Executive Message

Developing “Place”: A Case for Economic Development

By Brian DiSabatino • May 28, 2024 • 5-10 MINUTES

What is old is new again.  Back in 2013 I wrote on this very subject.  Since then, our firm has launched the Whitehall project and local companies like the BPG group have unleashed their talent on downtown Wilmington and suburban New Castle County.  But despite those efforts, we’ve yet to reach our full potential of placemaking and the topic has retuned as part of the Delaware Business Roundtable’s Investment Agenda.  Why do I remain so passionate about this topic?  Because place matters very much to attracting young talent and lucrative jobs, simultaneously.

Regions, towns, cities and small municipalities are looking for the “brass ring” of economic development to get them off of the merry-go-round of replacing tax burden and increased costs with an expanded tax base. Missing the ring requires leaders to raise taxes, eliminate important jobs or to throw “incentive’ money at potential employers. Maybe what we should look toward are areas that already have the brass ring because, well, they are great places. Maybe in addition to trying to find great employers, we ought to be spending our time and treasure creating economic development through envisioning great places.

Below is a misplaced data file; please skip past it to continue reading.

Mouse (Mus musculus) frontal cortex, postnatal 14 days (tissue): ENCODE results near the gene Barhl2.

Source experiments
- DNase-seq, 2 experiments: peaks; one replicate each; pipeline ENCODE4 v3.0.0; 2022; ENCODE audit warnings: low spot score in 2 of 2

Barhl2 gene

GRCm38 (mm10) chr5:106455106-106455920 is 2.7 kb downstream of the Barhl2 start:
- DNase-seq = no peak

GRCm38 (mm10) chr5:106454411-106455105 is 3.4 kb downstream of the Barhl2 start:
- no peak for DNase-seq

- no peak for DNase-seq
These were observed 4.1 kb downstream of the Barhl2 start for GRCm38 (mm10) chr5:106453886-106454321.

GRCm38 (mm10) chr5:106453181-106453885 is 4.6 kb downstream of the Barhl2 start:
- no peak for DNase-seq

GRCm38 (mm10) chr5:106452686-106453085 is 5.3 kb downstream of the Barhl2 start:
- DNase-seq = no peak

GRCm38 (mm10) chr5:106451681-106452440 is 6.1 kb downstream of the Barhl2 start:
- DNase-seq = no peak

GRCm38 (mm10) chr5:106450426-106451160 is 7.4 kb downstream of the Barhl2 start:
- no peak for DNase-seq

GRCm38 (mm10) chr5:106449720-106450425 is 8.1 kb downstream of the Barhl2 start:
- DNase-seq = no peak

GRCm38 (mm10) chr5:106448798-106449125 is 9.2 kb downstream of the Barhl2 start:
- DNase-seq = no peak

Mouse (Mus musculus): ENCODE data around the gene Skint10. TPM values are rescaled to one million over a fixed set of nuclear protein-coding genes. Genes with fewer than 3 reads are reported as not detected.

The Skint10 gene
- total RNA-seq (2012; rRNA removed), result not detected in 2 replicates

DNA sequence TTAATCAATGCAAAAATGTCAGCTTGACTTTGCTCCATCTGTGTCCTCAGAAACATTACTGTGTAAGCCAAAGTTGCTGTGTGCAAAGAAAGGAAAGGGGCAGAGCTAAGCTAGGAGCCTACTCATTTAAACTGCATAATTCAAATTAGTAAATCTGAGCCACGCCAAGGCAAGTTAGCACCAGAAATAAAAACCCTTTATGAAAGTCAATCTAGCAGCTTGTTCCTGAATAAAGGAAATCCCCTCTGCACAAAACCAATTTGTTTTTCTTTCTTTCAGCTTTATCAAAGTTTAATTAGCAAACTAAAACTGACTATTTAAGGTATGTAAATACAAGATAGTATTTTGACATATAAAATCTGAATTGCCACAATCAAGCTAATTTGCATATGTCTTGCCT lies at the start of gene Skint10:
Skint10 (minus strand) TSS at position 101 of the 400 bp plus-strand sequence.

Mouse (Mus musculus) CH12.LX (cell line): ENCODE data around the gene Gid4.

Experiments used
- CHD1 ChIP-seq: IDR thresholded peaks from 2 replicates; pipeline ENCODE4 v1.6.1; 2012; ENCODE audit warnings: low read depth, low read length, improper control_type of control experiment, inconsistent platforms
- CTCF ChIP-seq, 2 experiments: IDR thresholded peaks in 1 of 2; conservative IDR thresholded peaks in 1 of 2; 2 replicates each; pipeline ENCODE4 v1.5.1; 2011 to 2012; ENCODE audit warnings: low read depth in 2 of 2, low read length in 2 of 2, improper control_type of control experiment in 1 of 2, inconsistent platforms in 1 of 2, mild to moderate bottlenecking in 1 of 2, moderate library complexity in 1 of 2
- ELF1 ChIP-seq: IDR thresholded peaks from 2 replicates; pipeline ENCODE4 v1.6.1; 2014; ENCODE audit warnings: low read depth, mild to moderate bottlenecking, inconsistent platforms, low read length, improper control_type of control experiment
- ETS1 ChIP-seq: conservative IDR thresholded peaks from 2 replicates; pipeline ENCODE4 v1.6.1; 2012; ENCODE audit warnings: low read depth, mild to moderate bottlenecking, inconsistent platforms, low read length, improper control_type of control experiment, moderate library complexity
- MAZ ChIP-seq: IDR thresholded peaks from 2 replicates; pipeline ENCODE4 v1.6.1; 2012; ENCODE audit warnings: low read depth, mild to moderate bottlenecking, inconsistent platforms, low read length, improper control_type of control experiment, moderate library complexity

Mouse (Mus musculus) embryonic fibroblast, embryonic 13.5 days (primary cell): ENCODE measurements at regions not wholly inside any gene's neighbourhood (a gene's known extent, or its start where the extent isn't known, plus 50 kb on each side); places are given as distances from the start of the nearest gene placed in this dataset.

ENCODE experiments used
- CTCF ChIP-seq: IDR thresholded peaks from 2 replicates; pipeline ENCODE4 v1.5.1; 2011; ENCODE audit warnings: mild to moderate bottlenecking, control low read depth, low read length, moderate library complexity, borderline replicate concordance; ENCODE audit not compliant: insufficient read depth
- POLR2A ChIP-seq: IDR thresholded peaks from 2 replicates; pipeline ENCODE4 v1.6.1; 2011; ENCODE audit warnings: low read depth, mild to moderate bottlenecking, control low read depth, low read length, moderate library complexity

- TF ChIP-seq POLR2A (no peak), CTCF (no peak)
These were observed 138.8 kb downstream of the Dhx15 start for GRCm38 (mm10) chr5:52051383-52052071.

What are good places and what are great places?

I won’t name names, as not to offend. But Delaware has a mixture of:

  1. Great places
  2. Good places that could be great
  3. Really weak places that could stand for revitalization
  4. New places and developments that need to be inspired to become great.

I’ll leave the definition of “great place” to the reader, but let me ask, “How many places in Delaware would someone from Nebraska come to visit because they wanted something fun to do?”, and “How many places would the next Mark Zuckerberg find cool enough to locate the next Facebook?”, and “How many great places is Delaware supposed to have? Do we have a limit?”

Great places attract intellectual capital:

Take a look at Cambridge, Massachusetts and you will understand. Billions have been spent catering to graduates of Harvard and M.I.T, who are in high demand by the world’s smartest companies and who have chosen a lifestyle that includes commuting on an elevated train, buying chai tea on the way to work, being able to stop for drinks on the walk to a ballgame and getting Wi Fi no matter where they go. Boston, New York, and San Diego are just some of the culture rich “cool” places that are attracting the best and brightest. And according to Forbes Magazine contributor Peter Cohen, “capital flows to talent.”

Great places improve the experience and reduce the burden to the average family:

Ever been on a great vacation? Why did you like the place so much? Of course the weather or a specific attraction should be on the list. But my guess is that if you were offered the ability to walk from your room to dinner, to a cultural attraction, for a run or walk, or to get the paper and a cup of coffee, your experience was memorable.

The idea of walkability has an equally dramatic effect on the family. If your family can walk or bike to school, to the ball field, to the library, to work, to the corner store, etc…. their quality of life is improved. Better yet, walkability can reduce the cost to families, according to the National Center for Housing Policy.